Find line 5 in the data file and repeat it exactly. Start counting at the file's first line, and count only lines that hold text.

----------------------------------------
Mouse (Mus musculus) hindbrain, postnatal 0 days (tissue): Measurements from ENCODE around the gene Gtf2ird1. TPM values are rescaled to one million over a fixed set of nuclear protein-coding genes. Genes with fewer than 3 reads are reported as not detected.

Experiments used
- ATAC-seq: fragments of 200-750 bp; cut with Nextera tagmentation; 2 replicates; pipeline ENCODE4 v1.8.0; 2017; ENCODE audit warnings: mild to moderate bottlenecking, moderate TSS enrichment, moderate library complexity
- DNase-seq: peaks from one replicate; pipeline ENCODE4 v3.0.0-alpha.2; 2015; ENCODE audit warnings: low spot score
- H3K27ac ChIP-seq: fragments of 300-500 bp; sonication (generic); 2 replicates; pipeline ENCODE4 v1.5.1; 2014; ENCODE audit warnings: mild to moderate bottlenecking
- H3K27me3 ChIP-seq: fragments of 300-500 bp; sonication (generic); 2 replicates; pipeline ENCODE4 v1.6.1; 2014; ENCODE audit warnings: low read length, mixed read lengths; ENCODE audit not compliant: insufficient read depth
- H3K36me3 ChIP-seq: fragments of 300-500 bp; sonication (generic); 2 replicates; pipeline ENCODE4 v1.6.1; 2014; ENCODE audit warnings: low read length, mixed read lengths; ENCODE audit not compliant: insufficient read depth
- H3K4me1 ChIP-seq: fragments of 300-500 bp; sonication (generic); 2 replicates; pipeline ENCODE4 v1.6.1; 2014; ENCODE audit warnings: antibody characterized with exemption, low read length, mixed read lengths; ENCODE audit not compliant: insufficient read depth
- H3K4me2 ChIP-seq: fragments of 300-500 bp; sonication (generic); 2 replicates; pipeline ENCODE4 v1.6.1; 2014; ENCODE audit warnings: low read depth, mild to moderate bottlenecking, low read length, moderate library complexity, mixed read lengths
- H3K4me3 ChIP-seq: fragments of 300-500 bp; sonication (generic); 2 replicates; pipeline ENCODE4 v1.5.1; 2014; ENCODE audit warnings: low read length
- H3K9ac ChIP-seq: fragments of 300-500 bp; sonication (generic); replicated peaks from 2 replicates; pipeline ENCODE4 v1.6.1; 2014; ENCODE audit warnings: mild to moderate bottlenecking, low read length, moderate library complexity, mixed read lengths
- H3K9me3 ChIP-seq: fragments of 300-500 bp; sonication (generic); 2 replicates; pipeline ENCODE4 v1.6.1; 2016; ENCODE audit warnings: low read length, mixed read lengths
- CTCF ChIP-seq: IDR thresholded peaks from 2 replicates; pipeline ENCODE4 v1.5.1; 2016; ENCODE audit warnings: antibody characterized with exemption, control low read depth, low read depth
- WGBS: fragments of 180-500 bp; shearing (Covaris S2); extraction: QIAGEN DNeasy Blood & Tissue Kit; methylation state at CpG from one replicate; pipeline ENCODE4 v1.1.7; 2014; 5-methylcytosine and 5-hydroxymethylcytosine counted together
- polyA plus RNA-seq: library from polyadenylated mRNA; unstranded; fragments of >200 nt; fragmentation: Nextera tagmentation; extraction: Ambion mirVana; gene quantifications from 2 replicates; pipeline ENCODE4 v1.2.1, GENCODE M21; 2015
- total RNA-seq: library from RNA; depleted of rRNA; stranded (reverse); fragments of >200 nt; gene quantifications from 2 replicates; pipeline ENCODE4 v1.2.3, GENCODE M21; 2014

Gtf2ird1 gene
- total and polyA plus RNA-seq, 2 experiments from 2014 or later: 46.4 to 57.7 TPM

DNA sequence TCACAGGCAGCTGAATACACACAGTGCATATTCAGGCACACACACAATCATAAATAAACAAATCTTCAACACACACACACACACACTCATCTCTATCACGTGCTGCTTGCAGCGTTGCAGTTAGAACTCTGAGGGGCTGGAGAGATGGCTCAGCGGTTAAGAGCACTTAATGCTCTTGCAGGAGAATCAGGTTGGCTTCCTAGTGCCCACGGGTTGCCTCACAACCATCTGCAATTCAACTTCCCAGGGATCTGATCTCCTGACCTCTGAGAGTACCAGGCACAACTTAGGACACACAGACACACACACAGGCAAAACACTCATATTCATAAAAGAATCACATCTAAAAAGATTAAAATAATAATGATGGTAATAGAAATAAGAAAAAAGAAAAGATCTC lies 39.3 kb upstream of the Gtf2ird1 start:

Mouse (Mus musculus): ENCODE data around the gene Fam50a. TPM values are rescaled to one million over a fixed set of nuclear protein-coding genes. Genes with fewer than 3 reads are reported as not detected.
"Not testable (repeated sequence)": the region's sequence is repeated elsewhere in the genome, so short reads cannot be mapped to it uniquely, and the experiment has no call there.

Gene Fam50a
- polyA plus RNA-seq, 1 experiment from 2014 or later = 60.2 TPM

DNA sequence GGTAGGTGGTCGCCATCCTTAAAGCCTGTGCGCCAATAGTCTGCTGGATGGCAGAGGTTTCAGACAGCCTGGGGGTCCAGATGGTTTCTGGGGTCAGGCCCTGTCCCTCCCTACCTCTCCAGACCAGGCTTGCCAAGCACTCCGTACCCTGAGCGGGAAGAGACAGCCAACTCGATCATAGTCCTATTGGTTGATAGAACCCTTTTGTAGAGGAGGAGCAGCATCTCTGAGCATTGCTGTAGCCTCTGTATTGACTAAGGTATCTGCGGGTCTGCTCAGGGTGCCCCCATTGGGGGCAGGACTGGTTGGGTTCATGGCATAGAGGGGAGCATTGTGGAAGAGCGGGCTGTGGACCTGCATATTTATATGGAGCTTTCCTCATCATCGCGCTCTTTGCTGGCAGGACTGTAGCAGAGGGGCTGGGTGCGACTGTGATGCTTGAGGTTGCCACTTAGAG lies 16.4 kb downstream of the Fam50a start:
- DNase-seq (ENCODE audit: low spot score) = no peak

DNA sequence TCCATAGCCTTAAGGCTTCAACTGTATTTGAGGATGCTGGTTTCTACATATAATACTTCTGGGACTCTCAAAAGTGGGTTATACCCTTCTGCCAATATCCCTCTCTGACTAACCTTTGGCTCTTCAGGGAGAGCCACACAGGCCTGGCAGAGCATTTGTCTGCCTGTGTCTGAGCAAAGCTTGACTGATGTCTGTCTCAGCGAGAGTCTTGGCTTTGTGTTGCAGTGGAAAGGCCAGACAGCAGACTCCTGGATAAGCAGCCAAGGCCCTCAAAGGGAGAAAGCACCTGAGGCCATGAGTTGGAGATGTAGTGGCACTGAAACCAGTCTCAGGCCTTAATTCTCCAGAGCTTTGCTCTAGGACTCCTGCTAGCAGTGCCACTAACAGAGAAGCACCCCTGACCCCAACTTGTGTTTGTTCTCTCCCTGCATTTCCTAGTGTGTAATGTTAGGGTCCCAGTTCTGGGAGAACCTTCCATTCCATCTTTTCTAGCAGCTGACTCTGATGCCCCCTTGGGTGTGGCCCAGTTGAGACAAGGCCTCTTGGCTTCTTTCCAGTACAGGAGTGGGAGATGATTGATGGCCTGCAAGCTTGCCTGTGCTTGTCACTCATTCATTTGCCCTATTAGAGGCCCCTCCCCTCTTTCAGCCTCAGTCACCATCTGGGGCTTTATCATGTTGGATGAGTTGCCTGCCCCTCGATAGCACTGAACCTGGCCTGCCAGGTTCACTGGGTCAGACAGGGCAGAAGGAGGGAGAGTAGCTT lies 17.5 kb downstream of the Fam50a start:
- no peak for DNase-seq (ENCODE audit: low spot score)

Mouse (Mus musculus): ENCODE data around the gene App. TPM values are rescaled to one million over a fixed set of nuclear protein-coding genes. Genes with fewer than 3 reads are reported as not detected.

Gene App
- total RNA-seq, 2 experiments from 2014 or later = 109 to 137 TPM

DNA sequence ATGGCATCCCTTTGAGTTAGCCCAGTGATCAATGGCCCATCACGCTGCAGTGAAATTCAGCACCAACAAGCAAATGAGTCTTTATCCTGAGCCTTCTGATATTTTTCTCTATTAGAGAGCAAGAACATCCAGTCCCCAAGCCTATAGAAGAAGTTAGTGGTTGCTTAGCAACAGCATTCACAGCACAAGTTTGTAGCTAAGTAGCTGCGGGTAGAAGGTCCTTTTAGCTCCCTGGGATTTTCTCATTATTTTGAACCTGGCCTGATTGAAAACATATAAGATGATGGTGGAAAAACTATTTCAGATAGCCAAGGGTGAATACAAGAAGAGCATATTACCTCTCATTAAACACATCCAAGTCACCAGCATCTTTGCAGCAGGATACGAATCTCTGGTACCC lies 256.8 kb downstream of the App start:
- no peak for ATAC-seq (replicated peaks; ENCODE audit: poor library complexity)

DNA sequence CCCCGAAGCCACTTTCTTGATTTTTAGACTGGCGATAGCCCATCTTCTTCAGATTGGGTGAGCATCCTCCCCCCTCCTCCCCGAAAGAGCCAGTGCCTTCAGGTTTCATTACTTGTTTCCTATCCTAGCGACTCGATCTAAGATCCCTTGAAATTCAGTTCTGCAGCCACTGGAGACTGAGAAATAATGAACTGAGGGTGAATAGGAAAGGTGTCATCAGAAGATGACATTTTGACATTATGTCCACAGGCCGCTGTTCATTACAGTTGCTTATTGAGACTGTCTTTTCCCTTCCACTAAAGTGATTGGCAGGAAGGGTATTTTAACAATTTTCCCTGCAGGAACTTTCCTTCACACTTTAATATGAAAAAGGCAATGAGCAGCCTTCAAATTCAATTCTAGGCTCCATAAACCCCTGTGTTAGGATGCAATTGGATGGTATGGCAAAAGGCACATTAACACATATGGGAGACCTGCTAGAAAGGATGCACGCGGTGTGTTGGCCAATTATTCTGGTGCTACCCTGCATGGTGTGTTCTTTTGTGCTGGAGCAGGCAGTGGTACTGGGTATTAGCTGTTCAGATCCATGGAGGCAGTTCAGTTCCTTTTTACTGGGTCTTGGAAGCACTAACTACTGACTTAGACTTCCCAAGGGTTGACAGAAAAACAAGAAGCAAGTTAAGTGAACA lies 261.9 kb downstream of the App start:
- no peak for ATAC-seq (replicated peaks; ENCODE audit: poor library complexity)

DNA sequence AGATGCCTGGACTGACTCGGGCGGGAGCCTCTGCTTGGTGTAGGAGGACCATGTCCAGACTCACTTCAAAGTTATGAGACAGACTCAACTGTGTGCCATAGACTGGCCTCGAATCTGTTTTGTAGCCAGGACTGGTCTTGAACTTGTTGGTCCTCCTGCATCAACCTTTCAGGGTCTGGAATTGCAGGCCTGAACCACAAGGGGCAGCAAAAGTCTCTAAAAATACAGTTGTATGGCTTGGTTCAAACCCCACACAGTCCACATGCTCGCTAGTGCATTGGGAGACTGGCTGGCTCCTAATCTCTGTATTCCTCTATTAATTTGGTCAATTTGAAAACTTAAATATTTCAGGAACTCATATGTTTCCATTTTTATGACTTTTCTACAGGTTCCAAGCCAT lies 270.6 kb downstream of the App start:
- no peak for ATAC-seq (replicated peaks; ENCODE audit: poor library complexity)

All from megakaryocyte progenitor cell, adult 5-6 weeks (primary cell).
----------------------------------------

- H3K27ac ChIP-seq: fragments of 300-500 bp; sonication (generic); 2 replicates; pipeline ENCODE4 v1.5.1; 2014; ENCODE audit warnings: mild to moderate bottlenecking